We loved the view from the hilltop and city walls.  We stayed the rest of the day.

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Pictures of Siena

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We won Siena!

IMG_4653 copyToday’s triumphal tour of Siena:   “The Cathedral? You have to love the beautiful colors of the paintings. They didn’t look like they were 500 years old.” – Nancy “I loved the museum and the wild taxi rides through Siena, hearts in our mouths, he wind in our hair, scattering pedestrians and motor scooters everywhere.  An Italian Disney World.” – Joyce.   Jim James says, “Wine’s good.  The villa is an ideal piece of property.  We are so lucky to be here.” “As I climbed the tower to the top I met people from Germany, Park City, Toronto, and a lot more, and I talked to them all.  I took pictures of people I don’t even know.” – Bonell.  “I loved the incredible taxi ride”; you couldn’t find a carney ride that was more breathtaking.  And then to my delight, I found a shop that smelled so good – real leather and great prices!.  I’m looking forward to returning to Siena to shop before we return home.” – Sally  “Siena is my favorite city.  The palio; the districts with mascots like snails, mollusks, fish, and unicorns; the big central square actually shaped like a D.  The gelato.” -Robin

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Categories: palio, Siena, villa

Success. Or not.

photo 2The good news: We can get to and from parking outside the Siena train station; we can buy groceries (and wine!); we have a game plan for getting into Siena tomorrow; we now have a car that seats seven – so no more getting separated in traffic; AND, our Internet is back, at least for now. The bad news:  We have done a lot of driving around, looking unsuccessfully for parking in Siena. What did we learn?  Park at the train station and take a taxi or a bus.  Do this in the morning.  As Joyce put it, “Less pissing around, more sightseeing time for us.”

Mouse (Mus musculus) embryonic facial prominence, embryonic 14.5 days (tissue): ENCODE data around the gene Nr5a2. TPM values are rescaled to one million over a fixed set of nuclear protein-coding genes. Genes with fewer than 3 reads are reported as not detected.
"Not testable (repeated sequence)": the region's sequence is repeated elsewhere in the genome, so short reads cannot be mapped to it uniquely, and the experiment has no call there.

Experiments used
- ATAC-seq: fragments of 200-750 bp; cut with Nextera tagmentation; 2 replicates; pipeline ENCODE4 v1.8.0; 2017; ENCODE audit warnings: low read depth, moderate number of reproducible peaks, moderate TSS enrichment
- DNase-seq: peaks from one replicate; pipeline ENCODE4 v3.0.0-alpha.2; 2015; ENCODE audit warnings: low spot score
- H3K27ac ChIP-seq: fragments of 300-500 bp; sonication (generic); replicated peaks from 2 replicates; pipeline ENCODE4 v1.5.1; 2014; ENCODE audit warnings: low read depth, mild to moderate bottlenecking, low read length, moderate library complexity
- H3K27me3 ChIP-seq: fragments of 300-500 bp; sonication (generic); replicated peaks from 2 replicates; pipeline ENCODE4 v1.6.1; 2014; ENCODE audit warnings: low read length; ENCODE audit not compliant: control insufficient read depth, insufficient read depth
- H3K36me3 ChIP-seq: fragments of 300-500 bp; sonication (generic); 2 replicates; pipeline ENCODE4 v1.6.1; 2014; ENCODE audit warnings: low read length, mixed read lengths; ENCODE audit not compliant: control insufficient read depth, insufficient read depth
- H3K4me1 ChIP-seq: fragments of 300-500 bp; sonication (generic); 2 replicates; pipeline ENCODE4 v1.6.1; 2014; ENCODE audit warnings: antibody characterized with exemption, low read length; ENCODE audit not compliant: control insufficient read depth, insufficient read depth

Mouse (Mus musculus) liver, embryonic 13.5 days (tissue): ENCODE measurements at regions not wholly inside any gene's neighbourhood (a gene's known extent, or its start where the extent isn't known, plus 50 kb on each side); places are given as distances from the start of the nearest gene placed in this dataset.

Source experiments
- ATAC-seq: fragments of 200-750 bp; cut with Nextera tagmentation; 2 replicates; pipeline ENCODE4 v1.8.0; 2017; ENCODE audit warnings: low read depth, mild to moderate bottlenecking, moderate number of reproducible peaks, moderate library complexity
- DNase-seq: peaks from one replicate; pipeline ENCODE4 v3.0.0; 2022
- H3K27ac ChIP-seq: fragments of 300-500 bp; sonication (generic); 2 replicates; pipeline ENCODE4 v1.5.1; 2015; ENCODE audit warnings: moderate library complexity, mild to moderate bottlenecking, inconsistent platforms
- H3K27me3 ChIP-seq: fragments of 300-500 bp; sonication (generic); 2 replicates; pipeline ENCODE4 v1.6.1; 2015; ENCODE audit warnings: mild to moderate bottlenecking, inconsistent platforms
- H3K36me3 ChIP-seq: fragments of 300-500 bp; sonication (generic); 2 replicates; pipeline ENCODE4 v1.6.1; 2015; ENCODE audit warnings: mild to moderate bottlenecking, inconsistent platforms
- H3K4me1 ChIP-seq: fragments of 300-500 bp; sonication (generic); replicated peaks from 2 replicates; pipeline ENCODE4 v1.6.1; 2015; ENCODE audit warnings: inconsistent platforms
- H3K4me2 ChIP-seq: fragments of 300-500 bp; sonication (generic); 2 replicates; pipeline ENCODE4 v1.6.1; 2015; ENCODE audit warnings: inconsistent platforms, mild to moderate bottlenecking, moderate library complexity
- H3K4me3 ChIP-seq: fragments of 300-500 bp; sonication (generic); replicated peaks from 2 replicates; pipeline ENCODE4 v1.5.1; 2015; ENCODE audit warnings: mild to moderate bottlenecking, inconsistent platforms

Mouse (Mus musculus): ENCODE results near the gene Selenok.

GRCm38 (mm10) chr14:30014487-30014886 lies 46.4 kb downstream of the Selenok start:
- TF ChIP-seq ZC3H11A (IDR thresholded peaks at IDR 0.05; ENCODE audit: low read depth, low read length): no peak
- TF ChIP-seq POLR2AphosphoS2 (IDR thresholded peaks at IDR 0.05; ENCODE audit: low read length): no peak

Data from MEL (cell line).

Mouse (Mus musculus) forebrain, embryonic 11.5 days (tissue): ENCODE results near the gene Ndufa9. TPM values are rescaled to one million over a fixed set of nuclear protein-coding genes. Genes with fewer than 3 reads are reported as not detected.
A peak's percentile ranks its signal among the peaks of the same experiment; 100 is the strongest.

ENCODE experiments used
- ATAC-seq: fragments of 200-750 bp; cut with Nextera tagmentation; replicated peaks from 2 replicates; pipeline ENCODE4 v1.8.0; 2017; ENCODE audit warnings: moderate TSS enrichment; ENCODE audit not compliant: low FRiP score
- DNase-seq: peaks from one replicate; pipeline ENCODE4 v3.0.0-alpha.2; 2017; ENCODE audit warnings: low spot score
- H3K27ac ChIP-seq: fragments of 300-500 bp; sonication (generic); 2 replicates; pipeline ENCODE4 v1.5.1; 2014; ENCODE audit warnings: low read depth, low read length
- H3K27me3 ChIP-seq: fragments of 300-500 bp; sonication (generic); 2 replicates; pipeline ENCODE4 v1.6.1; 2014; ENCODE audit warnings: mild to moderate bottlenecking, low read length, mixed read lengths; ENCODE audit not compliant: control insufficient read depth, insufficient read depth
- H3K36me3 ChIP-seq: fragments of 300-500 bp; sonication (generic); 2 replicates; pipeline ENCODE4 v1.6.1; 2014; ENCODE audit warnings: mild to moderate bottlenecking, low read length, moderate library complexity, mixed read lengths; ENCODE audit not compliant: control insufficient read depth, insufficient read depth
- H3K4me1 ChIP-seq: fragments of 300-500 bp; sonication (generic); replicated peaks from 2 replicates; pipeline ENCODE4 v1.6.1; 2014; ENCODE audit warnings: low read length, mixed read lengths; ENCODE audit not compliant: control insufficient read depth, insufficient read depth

Tonight we cook pasta funghi with chicken broccoletti and zucchini Toscana.  We drink wine.  We sit outside.  Life is good.

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We arrive (sigh)

RentalCarA great adventure indeed.  Margaret, sitting opposite me on our patio just now, suggests “The voyage from Hell” as an appropriate title.  It seems I, for one, can never arrive in Tuscany without a bit of drama and at least one car breaking down.  This time it was nearly backing off a cliff (one wheel half off) which made the car give up, something it was obviously ready to do from the time we left the rental agency.  But this is not the only adventure.  We lost our second car and its passengers completely, right outside the Florence airport.  They showed up at the villa hours after us, thankfully, having toured Central Italy clear over to the coast, after dark.  But we are not stupid.  We asked our landlady for four more bottles of wine to go with her sumptuous dinner.  It helped.